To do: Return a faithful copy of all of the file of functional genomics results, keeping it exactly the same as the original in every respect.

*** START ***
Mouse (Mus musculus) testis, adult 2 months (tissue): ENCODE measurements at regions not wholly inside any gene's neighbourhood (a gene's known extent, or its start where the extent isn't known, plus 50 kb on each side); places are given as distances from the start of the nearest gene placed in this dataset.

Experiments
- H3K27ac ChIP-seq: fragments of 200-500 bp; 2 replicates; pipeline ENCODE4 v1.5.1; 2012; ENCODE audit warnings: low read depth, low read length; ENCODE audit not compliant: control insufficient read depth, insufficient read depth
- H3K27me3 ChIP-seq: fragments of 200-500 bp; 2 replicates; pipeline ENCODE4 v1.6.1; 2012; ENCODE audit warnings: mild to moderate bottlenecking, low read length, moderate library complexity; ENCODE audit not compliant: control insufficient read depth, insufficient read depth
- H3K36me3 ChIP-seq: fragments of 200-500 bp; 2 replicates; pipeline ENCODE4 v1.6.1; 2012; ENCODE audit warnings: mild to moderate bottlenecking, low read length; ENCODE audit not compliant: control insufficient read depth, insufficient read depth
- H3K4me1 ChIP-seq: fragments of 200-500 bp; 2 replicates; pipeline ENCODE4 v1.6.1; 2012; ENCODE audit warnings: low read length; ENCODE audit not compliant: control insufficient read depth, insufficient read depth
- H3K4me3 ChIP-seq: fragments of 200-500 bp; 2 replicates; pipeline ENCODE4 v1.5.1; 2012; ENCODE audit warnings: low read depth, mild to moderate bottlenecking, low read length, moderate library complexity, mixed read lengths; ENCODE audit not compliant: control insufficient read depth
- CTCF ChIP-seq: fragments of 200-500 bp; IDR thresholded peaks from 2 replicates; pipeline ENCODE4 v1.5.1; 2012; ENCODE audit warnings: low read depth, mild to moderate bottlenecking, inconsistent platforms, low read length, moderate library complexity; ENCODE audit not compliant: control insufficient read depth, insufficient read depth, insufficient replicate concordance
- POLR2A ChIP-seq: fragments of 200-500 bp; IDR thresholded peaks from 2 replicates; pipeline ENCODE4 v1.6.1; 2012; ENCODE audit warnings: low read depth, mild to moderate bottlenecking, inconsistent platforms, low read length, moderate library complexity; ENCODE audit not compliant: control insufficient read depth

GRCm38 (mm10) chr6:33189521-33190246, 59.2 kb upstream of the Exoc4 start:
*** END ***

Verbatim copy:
Mouse (Mus musculus) testis, adult 2 months (tissue): ENCODE measurements at regions not wholly inside any gene's neighbourhood (a gene's known extent, or its start where the extent isn't known, plus 50 kb on each side); places are given as distances from the start of the nearest gene placed in this dataset.

Experiments
- H3K27ac ChIP-seq: fragments of 200-500 bp; 2 replicates; pipeline ENCODE4 v1.5.1; 2012; ENCODE audit warnings: low read depth, low read length; ENCODE audit not compliant: control insufficient read depth, insufficient read depth
- H3K27me3 ChIP-seq: fragments of 200-500 bp; 2 replicates; pipeline ENCODE4 v1.6.1; 2012; ENCODE audit warnings: mild to moderate bottlenecking, low read length, moderate library complexity; ENCODE audit not compliant: control insufficient read depth, insufficient read depth
- H3K36me3 ChIP-seq: fragments of 200-500 bp; 2 replicates; pipeline ENCODE4 v1.6.1; 2012; ENCODE audit warnings: mild to moderate bottlenecking, low read length; ENCODE audit not compliant: control insufficient read depth, insufficient read depth
- H3K4me1 ChIP-seq: fragments of 200-500 bp; 2 replicates; pipeline ENCODE4 v1.6.1; 2012; ENCODE audit warnings: low read length; ENCODE audit not compliant: control insufficient read depth, insufficient read depth
- H3K4me3 ChIP-seq: fragments of 200-500 bp; 2 replicates; pipeline ENCODE4 v1.5.1; 2012; ENCODE audit warnings: low read depth, mild to moderate bottlenecking, low read length, moderate library complexity, mixed read lengths; ENCODE audit not compliant: control insufficient read depth
- CTCF ChIP-seq: fragments of 200-500 bp; IDR thresholded peaks from 2 replicates; pipeline ENCODE4 v1.5.1; 2012; ENCODE audit warnings: low read depth, mild to moderate bottlenecking, inconsistent platforms, low read length, moderate library complexity; ENCODE audit not compliant: control insufficient read depth, insufficient read depth, insufficient replicate concordance
- POLR2A ChIP-seq: fragments of 200-500 bp; IDR thresholded peaks from 2 replicates; pipeline ENCODE4 v1.6.1; 2012; ENCODE audit warnings: low read depth, mild to moderate bottlenecking, inconsistent platforms, low read length, moderate library complexity; ENCODE audit not compliant: control insufficient read depth

GRCm38 (mm10) chr6:33189521-33190246, 59.2 kb upstream of the Exoc4 start: